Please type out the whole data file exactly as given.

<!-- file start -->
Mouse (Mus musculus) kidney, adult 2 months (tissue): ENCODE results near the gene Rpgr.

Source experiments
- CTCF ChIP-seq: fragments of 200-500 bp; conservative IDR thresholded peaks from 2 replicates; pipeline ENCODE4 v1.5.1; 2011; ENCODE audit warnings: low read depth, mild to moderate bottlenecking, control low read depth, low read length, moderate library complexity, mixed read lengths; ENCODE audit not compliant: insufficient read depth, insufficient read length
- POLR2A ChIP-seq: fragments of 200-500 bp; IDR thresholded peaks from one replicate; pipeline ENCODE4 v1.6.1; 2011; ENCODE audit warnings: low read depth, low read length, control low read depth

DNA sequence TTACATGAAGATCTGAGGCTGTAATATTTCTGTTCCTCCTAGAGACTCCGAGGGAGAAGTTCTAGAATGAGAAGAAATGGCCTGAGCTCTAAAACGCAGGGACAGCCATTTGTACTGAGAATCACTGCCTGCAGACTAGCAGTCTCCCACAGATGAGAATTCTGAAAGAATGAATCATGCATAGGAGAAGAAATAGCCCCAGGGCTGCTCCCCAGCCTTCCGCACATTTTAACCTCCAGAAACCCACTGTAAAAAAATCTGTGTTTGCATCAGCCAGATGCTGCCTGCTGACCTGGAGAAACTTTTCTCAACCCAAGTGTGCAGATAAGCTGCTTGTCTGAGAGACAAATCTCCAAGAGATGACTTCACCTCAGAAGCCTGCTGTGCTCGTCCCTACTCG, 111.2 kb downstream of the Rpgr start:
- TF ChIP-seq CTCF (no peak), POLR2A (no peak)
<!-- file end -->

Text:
Mouse (Mus musculus) kidney, adult 2 months (tissue): ENCODE results near the gene Rpgr.

Source experiments
- CTCF ChIP-seq: fragments of 200-500 bp; conservative IDR thresholded peaks from 2 replicates; pipeline ENCODE4 v1.5.1; 2011; ENCODE audit warnings: low read depth, mild to moderate bottlenecking, control low read depth, low read length, moderate library complexity, mixed read lengths; ENCODE audit not compliant: insufficient read depth, insufficient read length
- POLR2A ChIP-seq: fragments of 200-500 bp; IDR thresholded peaks from one replicate; pipeline ENCODE4 v1.6.1; 2011; ENCODE audit warnings: low read depth, low read length, control low read depth

DNA sequence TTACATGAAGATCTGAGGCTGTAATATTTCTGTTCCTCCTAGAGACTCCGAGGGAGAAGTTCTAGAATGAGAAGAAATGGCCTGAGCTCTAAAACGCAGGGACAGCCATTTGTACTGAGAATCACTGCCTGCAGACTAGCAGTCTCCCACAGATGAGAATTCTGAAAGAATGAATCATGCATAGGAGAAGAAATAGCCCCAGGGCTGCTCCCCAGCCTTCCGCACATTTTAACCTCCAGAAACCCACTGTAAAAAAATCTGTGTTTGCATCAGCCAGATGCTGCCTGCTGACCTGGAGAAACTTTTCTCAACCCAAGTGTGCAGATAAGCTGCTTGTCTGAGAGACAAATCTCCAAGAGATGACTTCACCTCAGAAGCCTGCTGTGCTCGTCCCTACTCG, 111.2 kb downstream of the Rpgr start:
- TF ChIP-seq CTCF (no peak), POLR2A (no peak)